I had other questions, for instance, why was I starting to enjoy this? How was that possible?

Was I homeschooled? You might say. Where were my friends? Indeed, where was the sunlight? Mother kept the blinds drawn. I learned to see without the use of my eyes.

Mother warned me about the world. “Just look no further than those rats,” she said about our two captives. “That’s what happens when you live outside of yourself. Even the prophets say so.”

When I visited Boy and Girl I took to baring my teeth, making them bucked and folding my hands as if they were paws. I made scurrying rat sounds and scuttled air between my teeth—“ssttk-ssttk-ssttk-ssttk.” To me it was funny and tragic, a sort of forbidden orgasm.

When I brought the soup bucket downstairs one night the last of Girl’s teeth had come loose and she sat there with them rattling hollow in a shoe box. I was beginning to get the picture.

I snuck out the following evening just to know, to be sure, to learn. I walked sidewalks and cul-de-sacs. Dogs and cats fled from me. The wind cried murder. No birds existed. The moon had started to wither and disintegrate, weak leper moon.

What I saw out there despised me, so I hissed and hated it right back.

I tried to slip inside the house unseen but Mother was sitting in the big chair with the stained doilies covering it and she said, “Come here and get your medicine. You didn’t listen, you arrogant little scab,” and before I’d made it across the room the leather strap whipped my forehead and then again, and then my neck and upraised hands and arms. The pain felt similar to being molested by a bawdy band of crows.

When she finished, Mother could hardly speak, she was so startled and thrilled and out of breath.

“Well?” she said.

More answer was sure, crisp. I said, “We need more children.”

She ran through my eyes, inspecting for truth, but I meant it. Of course I did. Mother’s blood ran through mine. Our lust shared hereditary.

Besides, this was just beginning to get fun.

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_______________________________________________________________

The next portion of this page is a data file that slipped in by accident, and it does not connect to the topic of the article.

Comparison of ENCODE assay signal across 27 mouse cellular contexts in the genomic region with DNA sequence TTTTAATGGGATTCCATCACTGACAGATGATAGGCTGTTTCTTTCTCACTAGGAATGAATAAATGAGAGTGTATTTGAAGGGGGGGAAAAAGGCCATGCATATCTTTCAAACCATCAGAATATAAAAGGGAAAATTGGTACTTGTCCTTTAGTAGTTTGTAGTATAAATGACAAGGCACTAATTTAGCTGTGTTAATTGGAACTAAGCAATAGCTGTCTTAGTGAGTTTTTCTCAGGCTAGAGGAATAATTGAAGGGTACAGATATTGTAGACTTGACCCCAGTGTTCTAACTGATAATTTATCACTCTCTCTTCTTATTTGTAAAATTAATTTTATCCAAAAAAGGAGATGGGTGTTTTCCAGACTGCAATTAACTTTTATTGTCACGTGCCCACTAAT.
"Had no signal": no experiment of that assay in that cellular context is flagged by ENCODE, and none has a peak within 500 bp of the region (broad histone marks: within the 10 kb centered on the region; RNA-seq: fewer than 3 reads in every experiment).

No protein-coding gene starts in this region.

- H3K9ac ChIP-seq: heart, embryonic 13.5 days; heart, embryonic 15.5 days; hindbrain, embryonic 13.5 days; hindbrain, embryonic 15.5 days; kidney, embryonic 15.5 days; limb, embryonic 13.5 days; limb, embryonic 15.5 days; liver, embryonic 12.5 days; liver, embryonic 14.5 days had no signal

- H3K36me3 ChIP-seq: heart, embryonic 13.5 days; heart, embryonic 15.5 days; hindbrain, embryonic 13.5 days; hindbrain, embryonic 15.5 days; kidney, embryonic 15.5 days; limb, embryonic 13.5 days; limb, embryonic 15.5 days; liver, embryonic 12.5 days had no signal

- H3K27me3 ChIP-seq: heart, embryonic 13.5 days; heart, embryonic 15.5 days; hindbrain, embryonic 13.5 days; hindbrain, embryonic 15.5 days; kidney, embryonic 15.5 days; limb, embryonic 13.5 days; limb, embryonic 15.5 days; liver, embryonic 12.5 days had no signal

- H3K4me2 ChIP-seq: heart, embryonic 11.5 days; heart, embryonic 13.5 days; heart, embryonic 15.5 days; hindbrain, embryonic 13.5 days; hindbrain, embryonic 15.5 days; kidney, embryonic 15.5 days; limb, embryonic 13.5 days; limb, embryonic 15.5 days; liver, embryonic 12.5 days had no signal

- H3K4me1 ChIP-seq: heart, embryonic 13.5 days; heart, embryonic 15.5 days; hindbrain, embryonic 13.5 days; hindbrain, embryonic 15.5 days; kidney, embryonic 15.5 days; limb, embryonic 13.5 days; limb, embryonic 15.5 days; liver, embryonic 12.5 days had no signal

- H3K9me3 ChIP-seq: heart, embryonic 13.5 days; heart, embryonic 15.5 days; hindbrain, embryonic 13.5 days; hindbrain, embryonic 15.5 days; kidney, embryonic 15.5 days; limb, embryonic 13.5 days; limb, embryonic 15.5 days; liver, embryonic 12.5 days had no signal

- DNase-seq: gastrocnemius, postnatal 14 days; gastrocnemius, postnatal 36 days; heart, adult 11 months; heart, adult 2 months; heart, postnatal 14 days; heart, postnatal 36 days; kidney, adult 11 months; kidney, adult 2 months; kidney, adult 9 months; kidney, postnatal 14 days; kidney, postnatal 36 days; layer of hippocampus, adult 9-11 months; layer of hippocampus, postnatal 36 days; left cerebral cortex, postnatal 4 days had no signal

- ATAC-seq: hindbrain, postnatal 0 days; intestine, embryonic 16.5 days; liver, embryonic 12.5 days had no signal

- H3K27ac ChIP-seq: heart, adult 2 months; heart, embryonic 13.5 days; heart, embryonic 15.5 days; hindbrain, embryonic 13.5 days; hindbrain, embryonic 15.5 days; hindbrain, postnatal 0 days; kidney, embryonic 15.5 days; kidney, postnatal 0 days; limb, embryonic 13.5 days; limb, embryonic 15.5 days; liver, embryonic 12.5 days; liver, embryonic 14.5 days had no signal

Numb

Maggots suckle blood from sloth
even the below zero temperatures
won’t stop the flies gathering.

And I swat and swat

The thin air hangs desecrated
its purpose condemnation
its wind of violence eruption

Begs I go down screaming

no mercy, mercy me.

Sun melts the hills of eyes
drawn to the stone; the tale
of many crucibles.

And I have fought this death knell
more time, as its tick, tock, tick, tock
announces our herald of death.

Life/death/life

I whine like banshee on horizon
till a pumped up moon hears my call.

This pigs fat floats near swollen
throat, drowns my resolve

I fall
further
down
into the yellow belly of mans slaughter
sliced from the cutlet
dripped
into another
annihilated decade.
While mercury gladly dances
upon my grave.

—Maria Gornell

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________________________________________________________________

Going
by Lynn Alexander

There was something luminous about her in those last three days, the finality of her decision had released an inner tension that had long been taut. She was more animated, engaged, her eyes opened wide and her whole face seemed overtaken, newly pressed to perception. Her voice carried words with new clarity, they were pushed to new volume, and she no longer spoke with any hesitation or uncertainty.

He noticed these things about her, they enhanced her appeal.

In fact, the day she did it–he had her body on his mind when he came home and went into their room. She wasn’t dead yet, and he had undressed. He had taken the sheet off of her body and pulled her legs apart. They felt heavy, she remained unresponsive while he touched her.

Under her eyelids, her mind was slowing down, emergent black and snuffed to silence like the atmosphere after a storm. Soon the electricity was gone. He didn’t know it at the time, but she was gone, she had always been going, it was just a matter of when and with whom.

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Death came

From the winds of change
death came
so quickly
so elegantly
so gentle and quiet
no one would have known
if it weren’t for the corpse
hanging in the bedroom

—Lena Vanelslander

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Produced by Walter Conley and Paul Dutra.

* * *

Photo #1 by Bailey Elizabeth: Miss Deathwish @ deviantArt.com

Photos #2,5 and 7 by Sarah R. Bloom: Sad and Beautiful World

Photos #3,6 and 8 by Brooke Shaden: Shaden Productions

Photo #4 by Paul Dutra

Photo #9 by Kimberley Joanne Sinclair: xkimjoanne @ deviantArt

* * *

Be sure to check out QUILLS OF FIRE, a book of poetry by Marilyn Campiz and Lena Vanelslander. Find out more @ goodreads.

* * *

All material copyright2010 by respective creators.

18 Comments

  1. this issue brought tears to my eyes… the writing is superlative, the photos grab you by the soul–the end result is jaw dropping.

    never, ever a misstep in the writing, the art work; the blending of the two. walter, it gets better and better and better.

  2. jim – harsh, stark and brash.

    roberta – very rightness delivery.

    jodi – now i know whatcha been doing in that cave. creating coolness.

    richard – eerie & vibrant.

    mary – sharply pointed.

    len – mom’s a meanie, tale had me walking down an endless black hall. cool and creeped out.

    maria – 1st line is killer. i was numb the whole way through.